Dacko is a distraction at first, self-absorbed and just a tad cocky. Relying on the reception he received for his first film, the little seen And I Lived as a sign he should pursue filmmaking full time, he grabs the four other screenplays in his creative arsenal and goes about the shoe leather lengths toward getting noticed. That it doesn’t happen after several years is no surprise - there are outside auteurs all over the world relying on camcorder calling cards to gain some mainstream attention and acceptance. But Dacko is different. He’s got it all figured out, down to the prospectus, the possible DVD cover art, and the return on his financier’s investment. That all this preplanning fails to get him a deal should suggest something, but he clearly doesn’t want or just can’t take the hint.


The run is truly a last gasp, the final folly for someone who, perhaps, has yet to realize his artistic limits. But once he takes to the highways of America, all of this pretense falls away. Accompanied by absolutely stunning music by sonic shoe-gazers The Lost Patrol, Dacko’s journey becomes that always recognizable slide into self-discovery. Mile after mile, day after day, our filmmaker battles with inner demons - doubt, muscle and joint pain, unexpected delays, and the nagging belief that he may never get that meeting. About a third of the way through the trip, Dacko learns that the producer thinks he’s a joke, a shill going about his sales pitch the absolutely wrong way. For a moment, our hero is devastated. But with bigger aims now taking over, Dacko pushes on.


From this moment forward, Plan 9 from Syracuse becomes something totally different. It’s a stunning travelogue, complete with still photos and videoed landscapes that shock you with their scope and beauty. It’s a telling personal portrait, Dacko trying to defend his idealism within an increasingly pointless (at least professionally) trick. It’s a love letter to a nation often reduced to a series of politically backed buzzwords and tabloid talking points. Some would argue that Dacko’s time and energy would have been better served simply going out and making more of his own movies. A single cinematic signature does not define a person’s capacity, and the notion that he’s already been rejected several times in the past seems insignificant, as if this endless marathon will end up interesting the “right” person. 


There is an unusual dichotomy here, one that Plan 9 really can’t address. Talent typically wins out, even in the most marginalized of circumstances. There are dozens of fringe filmmakers who get regular distribution for their titles, even if they occasionally come across as basic, backyard productions. To say that Dacko dreams big is an understatement. To say he is capable of delivering what his dreams are promising is a question any legitimate businessman would have. Cuban does come across as crass and flippant, even without appearing on camera. So did Dacko pick the wrong objective, or career path? Without spoiling the ending, the results don’t generate anywhere near the attention he expected. One senses the next David Fincher or Lynch wouldn’t be so easily dismissed.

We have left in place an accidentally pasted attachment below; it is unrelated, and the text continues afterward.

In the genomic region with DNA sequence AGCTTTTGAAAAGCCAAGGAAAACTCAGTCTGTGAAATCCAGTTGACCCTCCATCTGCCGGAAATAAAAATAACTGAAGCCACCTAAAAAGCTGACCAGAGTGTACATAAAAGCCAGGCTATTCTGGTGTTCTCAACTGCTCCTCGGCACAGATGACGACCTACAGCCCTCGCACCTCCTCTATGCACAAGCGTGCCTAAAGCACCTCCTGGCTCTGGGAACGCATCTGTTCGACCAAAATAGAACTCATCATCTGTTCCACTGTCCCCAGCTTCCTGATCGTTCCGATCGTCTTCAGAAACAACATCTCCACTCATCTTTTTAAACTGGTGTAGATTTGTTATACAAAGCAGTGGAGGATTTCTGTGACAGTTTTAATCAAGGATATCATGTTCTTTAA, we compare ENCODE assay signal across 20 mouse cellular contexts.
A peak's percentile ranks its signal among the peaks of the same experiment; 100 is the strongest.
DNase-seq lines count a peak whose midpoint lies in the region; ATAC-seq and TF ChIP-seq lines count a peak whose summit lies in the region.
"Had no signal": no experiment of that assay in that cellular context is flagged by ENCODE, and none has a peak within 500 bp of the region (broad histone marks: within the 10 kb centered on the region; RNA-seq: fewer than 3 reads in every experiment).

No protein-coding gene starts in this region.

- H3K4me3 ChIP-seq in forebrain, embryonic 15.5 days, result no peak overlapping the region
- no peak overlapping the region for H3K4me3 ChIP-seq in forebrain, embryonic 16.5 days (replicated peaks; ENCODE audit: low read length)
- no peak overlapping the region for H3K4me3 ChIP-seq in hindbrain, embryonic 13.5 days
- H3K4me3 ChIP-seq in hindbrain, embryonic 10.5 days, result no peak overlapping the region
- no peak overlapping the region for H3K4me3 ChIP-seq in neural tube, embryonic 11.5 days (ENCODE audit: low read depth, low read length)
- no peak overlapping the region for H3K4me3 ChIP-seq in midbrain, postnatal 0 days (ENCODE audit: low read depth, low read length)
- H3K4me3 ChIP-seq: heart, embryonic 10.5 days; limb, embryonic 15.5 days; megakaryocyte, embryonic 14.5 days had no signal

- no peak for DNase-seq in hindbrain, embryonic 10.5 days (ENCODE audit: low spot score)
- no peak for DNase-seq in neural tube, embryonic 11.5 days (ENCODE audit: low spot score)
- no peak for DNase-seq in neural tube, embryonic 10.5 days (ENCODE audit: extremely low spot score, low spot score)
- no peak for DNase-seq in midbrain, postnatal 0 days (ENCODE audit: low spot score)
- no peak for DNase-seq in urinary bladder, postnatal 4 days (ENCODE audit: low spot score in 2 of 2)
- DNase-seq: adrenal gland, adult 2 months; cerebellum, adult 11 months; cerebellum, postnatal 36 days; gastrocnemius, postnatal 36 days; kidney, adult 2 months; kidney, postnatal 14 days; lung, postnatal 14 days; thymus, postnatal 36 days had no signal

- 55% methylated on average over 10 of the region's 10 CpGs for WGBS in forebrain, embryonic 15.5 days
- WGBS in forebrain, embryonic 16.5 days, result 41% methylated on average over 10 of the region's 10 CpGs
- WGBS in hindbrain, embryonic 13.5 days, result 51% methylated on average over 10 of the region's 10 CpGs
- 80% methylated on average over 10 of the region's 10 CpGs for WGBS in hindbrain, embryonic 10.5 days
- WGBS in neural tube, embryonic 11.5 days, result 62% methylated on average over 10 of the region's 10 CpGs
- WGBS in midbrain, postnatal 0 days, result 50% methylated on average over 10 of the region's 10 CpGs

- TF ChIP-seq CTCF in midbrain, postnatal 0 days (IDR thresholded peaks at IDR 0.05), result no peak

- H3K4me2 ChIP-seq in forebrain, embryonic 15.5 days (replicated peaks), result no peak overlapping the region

The bonus features on the DVD appear to support much of this confusion. During the numerous commentary tracks, Dacko is praised for his dedication and ideals. It seems forced and rather fanciful. Elsewhere, the majestic music of The Lost Patrol is featured, and rightfully so. It’s the sonic spirit that binds the entire movie together. Yet what we want are more examples of the vision that fuels his sense of superiority. A songwriter needs a cache of tunes to sell his skill. A painter or photographer typically produces a portfolio. Dacko relies on And I Lived, along with a teaser trailer for Dead Heaven, as the explanations for his entitlement. Again, this doesn’t dissuade us from the terrific documentary before us (also a product of his passion). But without some clearly defined links to his legitimacy, we have a hard time being empathetic.


It’s the kind of identification that keeps Plan 9 from Syracuse from being a monumental success. Unlike American Movie, where Mark Borchardt’s abilities are right up there on the screen for people to champion or challenge, Ryan Dacko remains an enigma. His run across America is an achievement no one can deny. The reasons behind it, however noble, still need the support of something concrete to get us cheering. One thing dreamers have a hard time doing is getting others to buy into their revelation. Sometimes, it’s not a question of dedication, but delusion. No one is saying Dacko doesn’t have the right stuff. Perhaps in this instance it would have been better to shown onscreen.